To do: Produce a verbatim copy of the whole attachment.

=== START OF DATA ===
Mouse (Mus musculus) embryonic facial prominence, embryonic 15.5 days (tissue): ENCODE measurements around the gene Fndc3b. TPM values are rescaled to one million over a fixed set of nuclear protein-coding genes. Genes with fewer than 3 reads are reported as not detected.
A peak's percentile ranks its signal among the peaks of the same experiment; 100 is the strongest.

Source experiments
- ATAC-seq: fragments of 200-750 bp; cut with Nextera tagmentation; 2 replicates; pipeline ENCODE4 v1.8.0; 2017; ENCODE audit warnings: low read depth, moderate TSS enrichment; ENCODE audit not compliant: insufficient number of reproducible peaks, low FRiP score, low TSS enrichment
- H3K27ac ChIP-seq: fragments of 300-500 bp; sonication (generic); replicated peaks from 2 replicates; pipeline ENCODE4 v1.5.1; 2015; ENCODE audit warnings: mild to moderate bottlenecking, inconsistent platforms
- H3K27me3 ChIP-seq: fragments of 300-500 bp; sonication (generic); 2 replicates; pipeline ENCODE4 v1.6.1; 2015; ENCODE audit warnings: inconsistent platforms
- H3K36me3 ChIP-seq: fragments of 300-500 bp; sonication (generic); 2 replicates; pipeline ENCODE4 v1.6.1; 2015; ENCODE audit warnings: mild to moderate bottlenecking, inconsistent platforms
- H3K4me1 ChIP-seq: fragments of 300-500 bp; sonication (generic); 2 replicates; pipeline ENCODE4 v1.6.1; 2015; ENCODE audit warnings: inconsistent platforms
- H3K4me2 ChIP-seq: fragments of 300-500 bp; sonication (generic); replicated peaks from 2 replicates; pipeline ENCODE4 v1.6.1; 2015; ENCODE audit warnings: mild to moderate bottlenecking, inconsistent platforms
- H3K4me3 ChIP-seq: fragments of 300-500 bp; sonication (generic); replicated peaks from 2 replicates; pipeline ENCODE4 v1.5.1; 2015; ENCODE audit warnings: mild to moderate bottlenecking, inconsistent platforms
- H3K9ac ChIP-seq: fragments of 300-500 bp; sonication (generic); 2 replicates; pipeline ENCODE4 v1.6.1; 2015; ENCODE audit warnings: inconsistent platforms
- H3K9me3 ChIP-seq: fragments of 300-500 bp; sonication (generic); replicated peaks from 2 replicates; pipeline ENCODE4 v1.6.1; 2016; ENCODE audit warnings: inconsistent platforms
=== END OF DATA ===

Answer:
Mouse (Mus musculus) embryonic facial prominence, embryonic 15.5 days (tissue): ENCODE measurements around the gene Fndc3b. TPM values are rescaled to one million over a fixed set of nuclear protein-coding genes. Genes with fewer than 3 reads are reported as not detected.
A peak's percentile ranks its signal among the peaks of the same experiment; 100 is the strongest.

Source experiments
- ATAC-seq: fragments of 200-750 bp; cut with Nextera tagmentation; 2 replicates; pipeline ENCODE4 v1.8.0; 2017; ENCODE audit warnings: low read depth, moderate TSS enrichment; ENCODE audit not compliant: insufficient number of reproducible peaks, low FRiP score, low TSS enrichment
- H3K27ac ChIP-seq: fragments of 300-500 bp; sonication (generic); replicated peaks from 2 replicates; pipeline ENCODE4 v1.5.1; 2015; ENCODE audit warnings: mild to moderate bottlenecking, inconsistent platforms
- H3K27me3 ChIP-seq: fragments of 300-500 bp; sonication (generic); 2 replicates; pipeline ENCODE4 v1.6.1; 2015; ENCODE audit warnings: inconsistent platforms
- H3K36me3 ChIP-seq: fragments of 300-500 bp; sonication (generic); 2 replicates; pipeline ENCODE4 v1.6.1; 2015; ENCODE audit warnings: mild to moderate bottlenecking, inconsistent platforms
- H3K4me1 ChIP-seq: fragments of 300-500 bp; sonication (generic); 2 replicates; pipeline ENCODE4 v1.6.1; 2015; ENCODE audit warnings: inconsistent platforms
- H3K4me2 ChIP-seq: fragments of 300-500 bp; sonication (generic); replicated peaks from 2 replicates; pipeline ENCODE4 v1.6.1; 2015; ENCODE audit warnings: mild to moderate bottlenecking, inconsistent platforms
- H3K4me3 ChIP-seq: fragments of 300-500 bp; sonication (generic); replicated peaks from 2 replicates; pipeline ENCODE4 v1.5.1; 2015; ENCODE audit warnings: mild to moderate bottlenecking, inconsistent platforms
- H3K9ac ChIP-seq: fragments of 300-500 bp; sonication (generic); 2 replicates; pipeline ENCODE4 v1.6.1; 2015; ENCODE audit warnings: inconsistent platforms
- H3K9me3 ChIP-seq: fragments of 300-500 bp; sonication (generic); replicated peaks from 2 replicates; pipeline ENCODE4 v1.6.1; 2016; ENCODE audit warnings: inconsistent platforms